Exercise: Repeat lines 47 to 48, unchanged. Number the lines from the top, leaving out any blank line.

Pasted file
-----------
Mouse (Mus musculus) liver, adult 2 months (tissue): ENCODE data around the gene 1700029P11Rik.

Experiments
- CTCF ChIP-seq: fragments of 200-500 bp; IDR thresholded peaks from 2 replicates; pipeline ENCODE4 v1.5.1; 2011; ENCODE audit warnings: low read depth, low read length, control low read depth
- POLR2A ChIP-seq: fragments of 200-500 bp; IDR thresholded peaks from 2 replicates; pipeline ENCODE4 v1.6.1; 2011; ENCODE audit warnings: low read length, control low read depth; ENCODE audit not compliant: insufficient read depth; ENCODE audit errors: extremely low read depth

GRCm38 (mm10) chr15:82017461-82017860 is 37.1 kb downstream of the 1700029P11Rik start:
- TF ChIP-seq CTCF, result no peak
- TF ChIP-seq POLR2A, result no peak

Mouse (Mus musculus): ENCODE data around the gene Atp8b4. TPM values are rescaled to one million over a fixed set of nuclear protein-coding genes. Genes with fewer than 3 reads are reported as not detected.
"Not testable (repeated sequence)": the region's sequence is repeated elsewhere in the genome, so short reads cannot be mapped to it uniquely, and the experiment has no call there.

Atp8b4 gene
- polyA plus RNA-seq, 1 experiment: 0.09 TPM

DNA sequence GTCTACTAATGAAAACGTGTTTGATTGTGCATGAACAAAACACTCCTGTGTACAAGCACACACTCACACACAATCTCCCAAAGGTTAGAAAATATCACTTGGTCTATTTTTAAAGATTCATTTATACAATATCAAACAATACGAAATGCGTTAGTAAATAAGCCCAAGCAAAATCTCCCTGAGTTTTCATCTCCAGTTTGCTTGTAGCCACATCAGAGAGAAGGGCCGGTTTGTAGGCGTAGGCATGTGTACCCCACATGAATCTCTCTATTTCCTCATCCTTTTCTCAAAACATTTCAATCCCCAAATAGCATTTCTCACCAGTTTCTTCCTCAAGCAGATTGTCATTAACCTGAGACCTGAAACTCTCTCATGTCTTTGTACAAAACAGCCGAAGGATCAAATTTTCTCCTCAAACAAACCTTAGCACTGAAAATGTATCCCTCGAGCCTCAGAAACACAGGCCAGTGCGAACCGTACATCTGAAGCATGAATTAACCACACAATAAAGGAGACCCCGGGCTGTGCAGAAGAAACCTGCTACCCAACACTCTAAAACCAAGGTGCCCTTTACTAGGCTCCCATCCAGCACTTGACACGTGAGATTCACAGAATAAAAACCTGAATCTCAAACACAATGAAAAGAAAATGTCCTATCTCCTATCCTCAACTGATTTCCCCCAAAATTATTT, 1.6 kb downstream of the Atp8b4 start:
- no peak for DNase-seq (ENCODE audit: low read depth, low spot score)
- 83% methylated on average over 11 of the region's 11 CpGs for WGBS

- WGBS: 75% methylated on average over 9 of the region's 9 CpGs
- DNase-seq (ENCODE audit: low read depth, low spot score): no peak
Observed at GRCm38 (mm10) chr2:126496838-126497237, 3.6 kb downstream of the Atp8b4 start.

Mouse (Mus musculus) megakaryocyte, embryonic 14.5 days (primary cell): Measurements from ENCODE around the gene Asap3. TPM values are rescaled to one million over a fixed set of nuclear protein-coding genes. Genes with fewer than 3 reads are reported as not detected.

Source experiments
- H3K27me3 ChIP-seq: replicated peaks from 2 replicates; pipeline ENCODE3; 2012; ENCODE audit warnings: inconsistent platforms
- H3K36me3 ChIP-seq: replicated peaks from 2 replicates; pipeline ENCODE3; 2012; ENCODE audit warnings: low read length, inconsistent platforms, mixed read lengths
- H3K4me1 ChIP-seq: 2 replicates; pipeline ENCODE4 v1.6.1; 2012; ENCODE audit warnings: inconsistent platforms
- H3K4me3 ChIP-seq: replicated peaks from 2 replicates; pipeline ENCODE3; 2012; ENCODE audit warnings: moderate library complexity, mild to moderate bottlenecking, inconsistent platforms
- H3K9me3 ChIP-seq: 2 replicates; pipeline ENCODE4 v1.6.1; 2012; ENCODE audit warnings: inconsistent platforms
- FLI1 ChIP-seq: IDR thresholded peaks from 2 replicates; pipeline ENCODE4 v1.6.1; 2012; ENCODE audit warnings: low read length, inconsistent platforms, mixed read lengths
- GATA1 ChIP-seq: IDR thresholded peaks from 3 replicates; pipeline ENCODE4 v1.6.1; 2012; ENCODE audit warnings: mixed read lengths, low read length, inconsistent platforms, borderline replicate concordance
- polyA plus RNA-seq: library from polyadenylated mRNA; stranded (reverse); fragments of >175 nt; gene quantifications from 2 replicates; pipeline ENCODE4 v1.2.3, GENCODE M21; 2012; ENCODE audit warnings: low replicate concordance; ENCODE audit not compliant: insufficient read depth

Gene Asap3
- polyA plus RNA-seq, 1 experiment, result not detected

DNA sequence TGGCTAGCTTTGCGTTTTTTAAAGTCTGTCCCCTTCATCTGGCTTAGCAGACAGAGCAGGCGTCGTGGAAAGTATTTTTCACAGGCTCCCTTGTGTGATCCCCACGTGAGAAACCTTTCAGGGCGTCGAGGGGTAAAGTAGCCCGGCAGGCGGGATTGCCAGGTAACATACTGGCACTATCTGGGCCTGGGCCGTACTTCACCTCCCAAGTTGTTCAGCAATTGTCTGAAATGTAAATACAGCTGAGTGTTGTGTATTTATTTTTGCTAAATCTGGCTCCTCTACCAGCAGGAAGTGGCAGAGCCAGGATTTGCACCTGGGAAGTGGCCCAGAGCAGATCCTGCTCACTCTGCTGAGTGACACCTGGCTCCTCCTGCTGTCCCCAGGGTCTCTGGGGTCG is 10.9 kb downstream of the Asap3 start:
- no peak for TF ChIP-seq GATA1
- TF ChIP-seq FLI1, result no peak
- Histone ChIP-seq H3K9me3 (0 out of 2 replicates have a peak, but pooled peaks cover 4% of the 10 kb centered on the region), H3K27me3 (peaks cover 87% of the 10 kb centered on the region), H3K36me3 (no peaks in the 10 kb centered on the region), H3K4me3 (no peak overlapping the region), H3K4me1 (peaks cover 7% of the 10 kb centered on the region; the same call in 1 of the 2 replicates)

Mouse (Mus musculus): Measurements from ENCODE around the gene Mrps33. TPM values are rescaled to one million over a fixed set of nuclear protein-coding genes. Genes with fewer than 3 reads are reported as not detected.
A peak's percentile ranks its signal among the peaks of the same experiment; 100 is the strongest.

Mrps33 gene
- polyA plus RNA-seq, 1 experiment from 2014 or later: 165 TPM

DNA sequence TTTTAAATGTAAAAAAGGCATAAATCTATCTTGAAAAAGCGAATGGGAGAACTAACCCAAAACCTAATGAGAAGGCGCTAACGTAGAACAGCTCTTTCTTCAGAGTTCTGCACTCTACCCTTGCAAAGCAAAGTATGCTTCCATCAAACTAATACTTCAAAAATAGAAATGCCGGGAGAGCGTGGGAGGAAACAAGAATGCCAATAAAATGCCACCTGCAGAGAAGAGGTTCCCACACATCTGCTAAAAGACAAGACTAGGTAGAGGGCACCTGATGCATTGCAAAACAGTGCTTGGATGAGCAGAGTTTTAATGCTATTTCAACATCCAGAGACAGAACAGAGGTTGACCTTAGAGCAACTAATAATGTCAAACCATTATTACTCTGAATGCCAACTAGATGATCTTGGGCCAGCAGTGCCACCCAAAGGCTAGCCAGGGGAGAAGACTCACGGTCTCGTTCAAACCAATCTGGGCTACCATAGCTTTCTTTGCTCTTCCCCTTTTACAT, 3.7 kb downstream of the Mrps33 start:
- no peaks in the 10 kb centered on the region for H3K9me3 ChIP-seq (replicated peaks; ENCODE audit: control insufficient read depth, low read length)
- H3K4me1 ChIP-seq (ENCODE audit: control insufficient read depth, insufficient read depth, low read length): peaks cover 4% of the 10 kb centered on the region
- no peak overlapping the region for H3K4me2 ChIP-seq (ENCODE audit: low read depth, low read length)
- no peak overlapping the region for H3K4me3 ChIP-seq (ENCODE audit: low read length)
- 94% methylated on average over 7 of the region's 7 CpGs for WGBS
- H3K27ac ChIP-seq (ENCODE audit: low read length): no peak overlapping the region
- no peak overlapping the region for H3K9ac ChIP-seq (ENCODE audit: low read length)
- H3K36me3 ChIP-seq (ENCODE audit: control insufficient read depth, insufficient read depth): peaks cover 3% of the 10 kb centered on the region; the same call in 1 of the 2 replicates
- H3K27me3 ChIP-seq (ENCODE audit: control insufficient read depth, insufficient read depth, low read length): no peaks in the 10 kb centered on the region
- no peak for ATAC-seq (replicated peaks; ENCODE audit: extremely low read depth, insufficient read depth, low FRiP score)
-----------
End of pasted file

- H3K27me3 ChIP-seq (ENCODE audit: control insufficient read depth, insufficient read depth, low read length): no peaks in the 10 kb centered on the region
- no peak for ATAC-seq (replicated peaks; ENCODE audit: extremely low read depth, insufficient read depth, low FRiP score)